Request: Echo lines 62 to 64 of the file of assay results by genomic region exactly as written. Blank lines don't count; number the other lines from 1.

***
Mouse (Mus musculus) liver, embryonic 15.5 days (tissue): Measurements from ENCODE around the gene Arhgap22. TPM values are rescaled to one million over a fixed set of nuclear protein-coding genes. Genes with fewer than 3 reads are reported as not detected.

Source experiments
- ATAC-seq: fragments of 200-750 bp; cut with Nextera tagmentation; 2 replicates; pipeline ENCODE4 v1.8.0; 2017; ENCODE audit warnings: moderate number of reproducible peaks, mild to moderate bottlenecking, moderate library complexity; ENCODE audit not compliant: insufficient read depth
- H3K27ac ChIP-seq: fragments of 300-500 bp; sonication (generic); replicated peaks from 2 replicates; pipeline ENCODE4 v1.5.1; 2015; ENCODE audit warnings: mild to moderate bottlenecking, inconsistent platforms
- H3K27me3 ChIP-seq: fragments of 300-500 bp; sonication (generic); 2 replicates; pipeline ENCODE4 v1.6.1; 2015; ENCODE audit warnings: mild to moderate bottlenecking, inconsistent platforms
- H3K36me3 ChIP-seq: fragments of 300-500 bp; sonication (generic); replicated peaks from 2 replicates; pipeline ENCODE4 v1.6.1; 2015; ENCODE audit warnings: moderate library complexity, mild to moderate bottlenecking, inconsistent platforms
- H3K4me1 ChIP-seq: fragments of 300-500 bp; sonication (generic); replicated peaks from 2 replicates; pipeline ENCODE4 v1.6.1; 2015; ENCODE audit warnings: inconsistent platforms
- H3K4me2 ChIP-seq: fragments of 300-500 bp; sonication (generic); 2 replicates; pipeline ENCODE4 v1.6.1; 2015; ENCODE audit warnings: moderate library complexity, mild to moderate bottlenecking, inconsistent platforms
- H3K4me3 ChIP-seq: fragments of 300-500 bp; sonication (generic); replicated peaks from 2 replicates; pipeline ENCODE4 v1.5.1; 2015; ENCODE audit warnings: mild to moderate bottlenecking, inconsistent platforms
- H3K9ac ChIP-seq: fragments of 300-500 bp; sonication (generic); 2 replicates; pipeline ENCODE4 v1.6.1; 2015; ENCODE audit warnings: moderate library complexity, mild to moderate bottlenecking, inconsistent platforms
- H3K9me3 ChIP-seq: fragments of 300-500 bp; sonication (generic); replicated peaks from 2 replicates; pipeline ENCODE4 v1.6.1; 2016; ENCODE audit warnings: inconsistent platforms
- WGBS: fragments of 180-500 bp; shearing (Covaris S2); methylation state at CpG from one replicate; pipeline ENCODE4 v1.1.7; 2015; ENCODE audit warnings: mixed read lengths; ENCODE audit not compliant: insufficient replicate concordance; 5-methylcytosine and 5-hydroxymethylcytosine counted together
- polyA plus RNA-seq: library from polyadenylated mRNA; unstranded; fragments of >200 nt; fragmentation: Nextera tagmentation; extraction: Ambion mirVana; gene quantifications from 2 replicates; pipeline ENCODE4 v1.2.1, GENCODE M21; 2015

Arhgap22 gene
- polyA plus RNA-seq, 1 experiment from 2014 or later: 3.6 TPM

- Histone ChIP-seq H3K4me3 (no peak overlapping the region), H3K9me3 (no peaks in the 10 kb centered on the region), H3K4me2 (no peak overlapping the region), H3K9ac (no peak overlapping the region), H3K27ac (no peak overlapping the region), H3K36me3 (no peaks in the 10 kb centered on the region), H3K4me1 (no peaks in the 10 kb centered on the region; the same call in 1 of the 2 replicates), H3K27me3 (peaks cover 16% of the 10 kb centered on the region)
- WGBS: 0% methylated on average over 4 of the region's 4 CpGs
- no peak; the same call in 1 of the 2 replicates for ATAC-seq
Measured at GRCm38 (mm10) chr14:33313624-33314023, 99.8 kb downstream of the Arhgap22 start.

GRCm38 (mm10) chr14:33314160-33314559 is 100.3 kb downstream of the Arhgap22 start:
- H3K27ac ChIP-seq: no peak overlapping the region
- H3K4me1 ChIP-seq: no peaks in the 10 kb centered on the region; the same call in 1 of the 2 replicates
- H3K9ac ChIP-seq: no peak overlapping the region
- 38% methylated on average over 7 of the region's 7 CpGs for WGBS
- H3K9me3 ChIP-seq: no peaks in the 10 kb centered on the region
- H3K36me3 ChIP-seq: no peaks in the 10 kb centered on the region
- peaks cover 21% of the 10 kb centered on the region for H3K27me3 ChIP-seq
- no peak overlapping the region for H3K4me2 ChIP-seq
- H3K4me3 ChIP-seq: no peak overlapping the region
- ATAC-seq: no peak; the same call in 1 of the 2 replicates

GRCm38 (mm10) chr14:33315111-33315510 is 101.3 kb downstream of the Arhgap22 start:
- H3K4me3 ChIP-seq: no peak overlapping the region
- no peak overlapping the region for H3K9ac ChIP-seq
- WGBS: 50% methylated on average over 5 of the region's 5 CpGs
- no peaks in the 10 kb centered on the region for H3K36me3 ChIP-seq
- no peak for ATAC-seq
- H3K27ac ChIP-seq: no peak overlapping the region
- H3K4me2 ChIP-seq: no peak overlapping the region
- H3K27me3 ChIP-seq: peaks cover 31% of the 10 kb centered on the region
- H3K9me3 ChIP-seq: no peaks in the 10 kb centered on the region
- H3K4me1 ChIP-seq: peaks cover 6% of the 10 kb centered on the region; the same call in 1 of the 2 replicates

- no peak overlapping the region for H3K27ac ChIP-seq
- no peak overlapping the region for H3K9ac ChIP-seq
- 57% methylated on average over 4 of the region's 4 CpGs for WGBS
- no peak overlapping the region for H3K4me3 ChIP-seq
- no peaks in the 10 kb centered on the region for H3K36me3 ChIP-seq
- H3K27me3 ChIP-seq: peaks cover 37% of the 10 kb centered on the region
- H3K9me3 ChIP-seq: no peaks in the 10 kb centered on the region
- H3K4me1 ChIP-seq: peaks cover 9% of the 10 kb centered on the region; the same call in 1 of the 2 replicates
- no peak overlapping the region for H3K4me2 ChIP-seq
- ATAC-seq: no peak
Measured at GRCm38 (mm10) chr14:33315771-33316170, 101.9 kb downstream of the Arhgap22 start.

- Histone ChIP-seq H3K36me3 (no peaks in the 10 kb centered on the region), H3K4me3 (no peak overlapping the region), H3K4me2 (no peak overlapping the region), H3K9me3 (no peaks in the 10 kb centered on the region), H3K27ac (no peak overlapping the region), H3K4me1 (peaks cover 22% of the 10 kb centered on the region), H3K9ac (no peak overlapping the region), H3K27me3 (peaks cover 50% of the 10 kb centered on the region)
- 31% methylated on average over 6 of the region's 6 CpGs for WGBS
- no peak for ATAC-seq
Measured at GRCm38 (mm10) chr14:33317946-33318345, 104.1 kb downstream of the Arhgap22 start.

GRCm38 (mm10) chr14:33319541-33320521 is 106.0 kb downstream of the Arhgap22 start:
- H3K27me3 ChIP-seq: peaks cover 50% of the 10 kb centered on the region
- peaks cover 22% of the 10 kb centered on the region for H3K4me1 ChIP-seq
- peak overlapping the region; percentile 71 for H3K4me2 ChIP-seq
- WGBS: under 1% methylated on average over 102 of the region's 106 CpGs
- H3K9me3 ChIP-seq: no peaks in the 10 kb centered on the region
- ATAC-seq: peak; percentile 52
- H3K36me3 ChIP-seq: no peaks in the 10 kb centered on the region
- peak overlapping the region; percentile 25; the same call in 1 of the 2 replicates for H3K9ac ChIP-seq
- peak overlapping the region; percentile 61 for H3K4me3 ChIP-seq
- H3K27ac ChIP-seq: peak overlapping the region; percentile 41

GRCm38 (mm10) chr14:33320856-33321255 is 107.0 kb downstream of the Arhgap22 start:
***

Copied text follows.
- H3K9me3 ChIP-seq: no peaks in the 10 kb centered on the region
- ATAC-seq: peak; percentile 52
- H3K36me3 ChIP-seq: no peaks in the 10 kb centered on the region